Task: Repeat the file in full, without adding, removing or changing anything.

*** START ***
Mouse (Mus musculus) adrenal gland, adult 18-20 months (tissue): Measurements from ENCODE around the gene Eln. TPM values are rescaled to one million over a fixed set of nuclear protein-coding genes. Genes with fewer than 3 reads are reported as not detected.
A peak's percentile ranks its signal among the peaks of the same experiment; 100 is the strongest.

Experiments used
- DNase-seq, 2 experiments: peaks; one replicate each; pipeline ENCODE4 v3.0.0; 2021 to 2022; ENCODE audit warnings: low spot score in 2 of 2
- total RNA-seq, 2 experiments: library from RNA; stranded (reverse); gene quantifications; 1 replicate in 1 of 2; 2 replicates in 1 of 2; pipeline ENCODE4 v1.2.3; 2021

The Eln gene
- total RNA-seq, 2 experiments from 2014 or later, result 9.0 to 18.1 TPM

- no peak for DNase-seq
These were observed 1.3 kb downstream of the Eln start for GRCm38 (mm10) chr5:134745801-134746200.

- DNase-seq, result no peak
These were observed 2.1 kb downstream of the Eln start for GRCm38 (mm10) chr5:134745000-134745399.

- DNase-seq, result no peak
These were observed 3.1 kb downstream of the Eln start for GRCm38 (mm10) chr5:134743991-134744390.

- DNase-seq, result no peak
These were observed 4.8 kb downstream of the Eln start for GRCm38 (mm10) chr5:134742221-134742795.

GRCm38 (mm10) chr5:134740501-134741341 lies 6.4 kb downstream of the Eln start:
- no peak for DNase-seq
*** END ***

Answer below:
Mouse (Mus musculus) adrenal gland, adult 18-20 months (tissue): Measurements from ENCODE around the gene Eln. TPM values are rescaled to one million over a fixed set of nuclear protein-coding genes. Genes with fewer than 3 reads are reported as not detected.
A peak's percentile ranks its signal among the peaks of the same experiment; 100 is the strongest.

Experiments used
- DNase-seq, 2 experiments: peaks; one replicate each; pipeline ENCODE4 v3.0.0; 2021 to 2022; ENCODE audit warnings: low spot score in 2 of 2
- total RNA-seq, 2 experiments: library from RNA; stranded (reverse); gene quantifications; 1 replicate in 1 of 2; 2 replicates in 1 of 2; pipeline ENCODE4 v1.2.3; 2021

The Eln gene
- total RNA-seq, 2 experiments from 2014 or later, result 9.0 to 18.1 TPM

- no peak for DNase-seq
These were observed 1.3 kb downstream of the Eln start for GRCm38 (mm10) chr5:134745801-134746200.

- DNase-seq, result no peak
These were observed 2.1 kb downstream of the Eln start for GRCm38 (mm10) chr5:134745000-134745399.

- DNase-seq, result no peak
These were observed 3.1 kb downstream of the Eln start for GRCm38 (mm10) chr5:134743991-134744390.

- DNase-seq, result no peak
These were observed 4.8 kb downstream of the Eln start for GRCm38 (mm10) chr5:134742221-134742795.

GRCm38 (mm10) chr5:134740501-134741341 lies 6.4 kb downstream of the Eln start:
- no peak for DNase-seq